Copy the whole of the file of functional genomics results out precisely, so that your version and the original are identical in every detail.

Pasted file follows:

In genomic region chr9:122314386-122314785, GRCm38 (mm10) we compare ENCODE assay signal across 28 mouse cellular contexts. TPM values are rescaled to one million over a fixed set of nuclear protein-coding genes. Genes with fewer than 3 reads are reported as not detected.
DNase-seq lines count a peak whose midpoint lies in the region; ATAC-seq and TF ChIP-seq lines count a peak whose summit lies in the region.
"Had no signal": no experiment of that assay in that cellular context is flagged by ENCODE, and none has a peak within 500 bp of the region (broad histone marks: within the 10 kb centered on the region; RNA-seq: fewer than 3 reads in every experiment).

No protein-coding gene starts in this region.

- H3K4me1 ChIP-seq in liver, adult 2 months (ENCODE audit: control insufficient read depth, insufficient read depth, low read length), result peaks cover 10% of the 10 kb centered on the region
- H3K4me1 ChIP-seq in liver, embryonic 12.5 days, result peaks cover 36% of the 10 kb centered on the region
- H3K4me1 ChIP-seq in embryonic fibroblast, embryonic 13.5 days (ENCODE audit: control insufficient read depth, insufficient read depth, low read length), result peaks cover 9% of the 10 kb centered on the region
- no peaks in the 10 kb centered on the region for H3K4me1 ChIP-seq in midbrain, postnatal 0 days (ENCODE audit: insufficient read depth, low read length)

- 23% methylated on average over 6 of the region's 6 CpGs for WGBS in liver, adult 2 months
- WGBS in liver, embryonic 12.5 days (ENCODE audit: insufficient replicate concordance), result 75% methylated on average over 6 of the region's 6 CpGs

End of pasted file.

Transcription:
In genomic region chr9:122314386-122314785, GRCm38 (mm10) we compare ENCODE assay signal across 28 mouse cellular contexts. TPM values are rescaled to one million over a fixed set of nuclear protein-coding genes. Genes with fewer than 3 reads are reported as not detected.
DNase-seq lines count a peak whose midpoint lies in the region; ATAC-seq and TF ChIP-seq lines count a peak whose summit lies in the region.
"Had no signal": no experiment of that assay in that cellular context is flagged by ENCODE, and none has a peak within 500 bp of the region (broad histone marks: within the 10 kb centered on the region; RNA-seq: fewer than 3 reads in every experiment).

No protein-coding gene starts in this region.

- H3K4me1 ChIP-seq in liver, adult 2 months (ENCODE audit: control insufficient read depth, insufficient read depth, low read length), result peaks cover 10% of the 10 kb centered on the region
- H3K4me1 ChIP-seq in liver, embryonic 12.5 days, result peaks cover 36% of the 10 kb centered on the region
- H3K4me1 ChIP-seq in embryonic fibroblast, embryonic 13.5 days (ENCODE audit: control insufficient read depth, insufficient read depth, low read length), result peaks cover 9% of the 10 kb centered on the region
- no peaks in the 10 kb centered on the region for H3K4me1 ChIP-seq in midbrain, postnatal 0 days (ENCODE audit: insufficient read depth, low read length)

- 23% methylated on average over 6 of the region's 6 CpGs for WGBS in liver, adult 2 months
- WGBS in liver, embryonic 12.5 days (ENCODE audit: insufficient replicate concordance), result 75% methylated on average over 6 of the region's 6 CpGs